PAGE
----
Beyond that, I was happy to have met her. We had many mutual friends already and I’m in a place in my life where I’m trying to surround myself with as many like-minded folk as possible.

She told me she’d assess her workload and think about it.

When I pinged her back a week or so later to get her final response, it was this:

“Thanks so much for circling back. I appreciate it. I’ve reviewed my goals and my workload and I’m going to have to pass on this opportunity this month. Not gonna leave ya hanging. Below are some folks that I would highly recommend reaching out to and you’re welcome to drop my name like it’s hot with any of them.”

I was bummed, because I knew she’d be great, but I loved how she handled it.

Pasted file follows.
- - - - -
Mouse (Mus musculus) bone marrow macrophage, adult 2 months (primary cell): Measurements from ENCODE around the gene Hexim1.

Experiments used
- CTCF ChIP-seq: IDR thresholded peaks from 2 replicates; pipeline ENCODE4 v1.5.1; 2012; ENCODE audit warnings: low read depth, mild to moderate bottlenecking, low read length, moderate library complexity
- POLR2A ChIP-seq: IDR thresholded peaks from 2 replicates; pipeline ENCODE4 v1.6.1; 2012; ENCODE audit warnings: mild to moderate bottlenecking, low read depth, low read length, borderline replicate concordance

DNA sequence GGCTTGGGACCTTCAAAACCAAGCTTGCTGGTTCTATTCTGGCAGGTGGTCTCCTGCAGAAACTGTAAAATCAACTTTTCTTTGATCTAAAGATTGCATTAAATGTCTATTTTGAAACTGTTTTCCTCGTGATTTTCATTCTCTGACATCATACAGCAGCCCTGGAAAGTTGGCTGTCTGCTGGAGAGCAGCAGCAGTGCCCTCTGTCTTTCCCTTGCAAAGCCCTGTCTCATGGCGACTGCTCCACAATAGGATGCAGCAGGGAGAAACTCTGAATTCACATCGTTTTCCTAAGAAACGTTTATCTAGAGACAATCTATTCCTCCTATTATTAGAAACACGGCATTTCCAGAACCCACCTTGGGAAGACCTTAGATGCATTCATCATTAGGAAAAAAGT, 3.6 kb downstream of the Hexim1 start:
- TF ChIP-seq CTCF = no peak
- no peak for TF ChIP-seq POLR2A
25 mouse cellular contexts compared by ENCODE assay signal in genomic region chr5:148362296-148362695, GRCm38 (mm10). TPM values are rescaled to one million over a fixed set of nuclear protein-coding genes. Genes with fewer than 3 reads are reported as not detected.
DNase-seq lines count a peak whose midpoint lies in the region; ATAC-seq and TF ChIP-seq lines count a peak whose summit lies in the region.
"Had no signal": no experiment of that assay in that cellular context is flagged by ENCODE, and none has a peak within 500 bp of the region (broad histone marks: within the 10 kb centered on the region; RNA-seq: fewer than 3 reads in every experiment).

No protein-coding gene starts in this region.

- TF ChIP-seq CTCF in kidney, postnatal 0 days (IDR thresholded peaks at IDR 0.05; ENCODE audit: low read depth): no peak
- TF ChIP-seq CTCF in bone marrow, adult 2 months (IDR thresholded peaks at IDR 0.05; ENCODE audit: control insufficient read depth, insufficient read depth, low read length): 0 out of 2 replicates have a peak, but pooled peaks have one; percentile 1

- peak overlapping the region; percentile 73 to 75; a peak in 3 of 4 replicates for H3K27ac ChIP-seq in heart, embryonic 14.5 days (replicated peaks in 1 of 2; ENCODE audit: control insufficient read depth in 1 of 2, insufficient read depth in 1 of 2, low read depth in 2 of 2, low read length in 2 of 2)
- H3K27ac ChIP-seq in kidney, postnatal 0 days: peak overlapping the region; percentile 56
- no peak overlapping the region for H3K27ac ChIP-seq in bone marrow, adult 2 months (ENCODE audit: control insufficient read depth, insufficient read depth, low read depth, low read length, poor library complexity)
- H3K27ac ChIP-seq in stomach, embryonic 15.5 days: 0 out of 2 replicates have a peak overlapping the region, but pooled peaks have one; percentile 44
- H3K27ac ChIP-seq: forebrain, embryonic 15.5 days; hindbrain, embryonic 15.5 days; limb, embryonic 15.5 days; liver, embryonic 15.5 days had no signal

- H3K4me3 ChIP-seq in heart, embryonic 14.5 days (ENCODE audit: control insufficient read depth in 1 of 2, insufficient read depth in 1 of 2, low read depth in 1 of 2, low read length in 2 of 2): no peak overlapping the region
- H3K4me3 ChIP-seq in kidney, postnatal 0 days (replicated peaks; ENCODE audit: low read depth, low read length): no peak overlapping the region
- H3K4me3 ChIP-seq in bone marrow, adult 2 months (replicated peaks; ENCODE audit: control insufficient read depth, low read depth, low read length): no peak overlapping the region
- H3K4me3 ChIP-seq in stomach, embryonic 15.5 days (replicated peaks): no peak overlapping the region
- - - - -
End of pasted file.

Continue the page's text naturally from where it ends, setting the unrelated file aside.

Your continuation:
First, she said from the beginning of our first conversation that she was laser-focused on her priorities and boundaries at the moment and made sure not to hint at a commitment yet or lead me on. So I wasn’t caught off guard, just bummed.

But I had to respect it. This is what made her the type of person I wanted to work with anyway.

And I loved her language. It was respectful and playful, which let me know we’re still buddies. It was helpful, because she left me with three great options for alternatives. And it was clear — which I think is the biggest problem for many of us (think: “Sounds fun! I’ll try to make it!”).

I thanked her for her response and booked an equally awesome storyteller.